GeoMIP Simulations: Testbed
The GeoMIP Testbed was introduced by Kravitz et al. (2015) as a way for other communities to participate in GeoMIP. The idea is that individuals can propose potential GeoMIP experiments to be performed by a small number of models. If these experiments turn out to be fruitful, they can then be considered for adoption by GeoMIP as official core experiments.
All current testbed experiments will be listed here as they are added:
Experiment G6sulfur is designed to reduce radiative forcing in a high emissions scenario to that of a moderate emissions scenario via simulation of stratospheric sulfate aerosol injection. This experiment would be useful in assessing the effectiveness of geoengineering as part of a portfolio of responses to climate change. However, this experiment only addresses one potential scenario, i.e., using geoengineering to achieve the forcing from a “medium” scenario. Increasing amounts of stratospheric SO2 injection would cause particles to coagulate and fall out more rapidly. Therefore, the relationship between the amount of injection and the resulting radiative forcing is projected to be sublinear. This problem prompts a natural question: how would the injection amount and the results from that injection differ if geoengineering were used to achieve a larger radiative forcing? This question is the first step in assessing any potential practical limits to stratospheric aerosol injection.
A natural first step in addressing this problem would in- volve a similar setup to that of G6sulfur. Against a background of the ScenarioMIP Tier 1 high forcing scenario, sulfate aerosol precursors would be injected into the stratosphere in sufficient amounts to reduce anthropogenic radiative forcing from the levels in the high forcing scenario to levels in the low forcing scenario.
GeoSulfur5, GeoSulfur20, GeoSulfur50A different way of quantifying the effects of stratospheric aerosol geoengineering is to perform a series of experiments in which the hypothetical rate of injection of stratospheric sulfate aerosols is constrained. Such a simulation would be well suited to ascertain the range of model responses to a fixed amount of SO2 injection, highlighting model diversity. Against a background of the ScenarioMIP Tier 1 high forcing scenario, the modeling groups will inject 10, 20, or 50 Tg SO2 per year into the lower stratosphere, in a similar setup to experiment G4.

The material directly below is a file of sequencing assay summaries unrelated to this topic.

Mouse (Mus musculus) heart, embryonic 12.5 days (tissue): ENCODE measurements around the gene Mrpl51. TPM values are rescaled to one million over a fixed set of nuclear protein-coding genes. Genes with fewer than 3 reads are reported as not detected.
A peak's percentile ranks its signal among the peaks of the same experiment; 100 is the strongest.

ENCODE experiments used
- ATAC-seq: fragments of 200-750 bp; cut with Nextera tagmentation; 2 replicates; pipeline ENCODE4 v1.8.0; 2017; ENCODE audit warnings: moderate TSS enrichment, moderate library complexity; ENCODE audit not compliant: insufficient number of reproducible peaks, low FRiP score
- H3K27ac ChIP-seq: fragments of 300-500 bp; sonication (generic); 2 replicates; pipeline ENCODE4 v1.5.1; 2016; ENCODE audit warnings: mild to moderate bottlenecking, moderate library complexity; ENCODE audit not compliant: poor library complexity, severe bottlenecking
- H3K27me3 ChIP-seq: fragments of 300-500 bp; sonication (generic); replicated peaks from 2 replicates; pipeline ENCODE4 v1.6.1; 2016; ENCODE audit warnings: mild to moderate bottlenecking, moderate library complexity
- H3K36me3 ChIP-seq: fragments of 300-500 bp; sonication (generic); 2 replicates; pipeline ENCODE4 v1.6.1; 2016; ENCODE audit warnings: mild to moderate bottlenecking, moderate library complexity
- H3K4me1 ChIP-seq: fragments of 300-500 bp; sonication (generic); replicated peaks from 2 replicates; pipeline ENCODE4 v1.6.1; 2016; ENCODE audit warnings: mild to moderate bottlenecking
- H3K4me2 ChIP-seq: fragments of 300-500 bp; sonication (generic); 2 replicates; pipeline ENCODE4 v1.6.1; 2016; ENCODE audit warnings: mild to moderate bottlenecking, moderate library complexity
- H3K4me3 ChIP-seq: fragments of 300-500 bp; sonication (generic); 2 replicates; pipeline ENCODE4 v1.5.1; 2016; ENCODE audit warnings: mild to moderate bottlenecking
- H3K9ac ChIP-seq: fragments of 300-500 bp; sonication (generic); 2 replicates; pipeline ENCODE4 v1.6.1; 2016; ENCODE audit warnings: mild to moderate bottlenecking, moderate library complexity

Experiment G1ocean-albedo has simulated the effects of marine cloud brightening by increasing ocean albedo by a constant multiplication factor. However, GeoMIP has not yet explored land-based approaches towards solar radiation management. Such approaches could readily be implemented on the regional scale, as human activities already control the albedo of a significant fraction of the land surface. We therefore propose an alternative experiment in which the land surface albedo is increased.
A protocol for this experiment has been designed and is available by clicking here. This experiment has specific model output requirements, which can be found by clicking here. For further details, please contact Annette Hirsch.
The G4Foam Experiment involves ocean albedo increases in several localized regions to take advantage of the power of climate system feedbacks in providing more broad-scale cooling. A formal protocol has not yet been established, but initial results from a single-model study are discussed by Gabriel et al. (2017).
Instead of using SO2 injection, a different injection strategy could be direct condensation of H2SO4. This method is hypothesized to have numerous advantages over SO2 injection, but it has not been tested in state-of-the-art Earth System Models, nor in a multi-model context. Details of the experimental protocol are provided here.